On January 16 a new directive came into place whereby Irish men who have sex with men will be able to donate blood for the first time since the dawn of the Aids epidemic… if they haven’t had sex in 12 months.
Some activists say the deferral period is unjust, but they may be fighting a futile battle, as Ciara McGrattan reports.
On any given day 17 to 20 percent of those who show up to donate blood are denied the chance to do so for a variety of reasons: from failing a haemoglobin test, to having traveled to malaria or Zika zones in the preceding months, or even having recently undergone acupuncture.
Until Monday, January 16, being a man who has sex with men (or indeed, a man who ever had sex with another man) was one of these exclusionary criteria. After that date, Irish MSMs will be able to donate blood for the first time – providing they haven’t had sex with another man in the preceding 12 months.
The lifetime ban on gay men and MSMs has been in place since 1985, when it was introduced in response to the burgeoning global Aids crisis. However, in the intervening decades, scientific advances in the treatment and cataloging of Aids and HIV have made the justification of a lifetime ban increasingly untenable.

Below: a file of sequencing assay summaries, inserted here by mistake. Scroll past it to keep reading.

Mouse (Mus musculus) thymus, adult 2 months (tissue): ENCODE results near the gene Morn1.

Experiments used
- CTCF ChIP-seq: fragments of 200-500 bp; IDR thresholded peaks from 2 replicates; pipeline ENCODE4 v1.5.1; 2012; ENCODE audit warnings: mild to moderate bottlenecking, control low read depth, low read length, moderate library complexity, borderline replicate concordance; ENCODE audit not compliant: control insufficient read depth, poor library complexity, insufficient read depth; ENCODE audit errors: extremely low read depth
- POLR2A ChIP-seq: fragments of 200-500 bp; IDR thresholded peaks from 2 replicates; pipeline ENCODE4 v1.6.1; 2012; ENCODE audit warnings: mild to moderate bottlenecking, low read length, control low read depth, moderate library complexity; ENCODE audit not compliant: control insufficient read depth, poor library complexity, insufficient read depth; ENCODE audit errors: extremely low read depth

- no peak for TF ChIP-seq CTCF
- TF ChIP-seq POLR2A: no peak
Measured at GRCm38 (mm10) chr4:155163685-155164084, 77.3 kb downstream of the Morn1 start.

This, coupled with increasing pressure from campaigners and a change in the UK’s policy in 2011 (excepting Northern Ireland), ultimately led to a long-overdue policy update.
In a policy review released in January, 2015, the IBTS outlined three possible resolutions to the situation: remove the ban entirely, leave it in place or introduce a deferral period where gay men could give blood after a specified period of time. Then Minister for Health Leo Varadkar came out in favour of a deferral period policy, and in May 2016, current Minister for Health Simon Harris announced his department’s decision to replace the ban with a one-year deferral.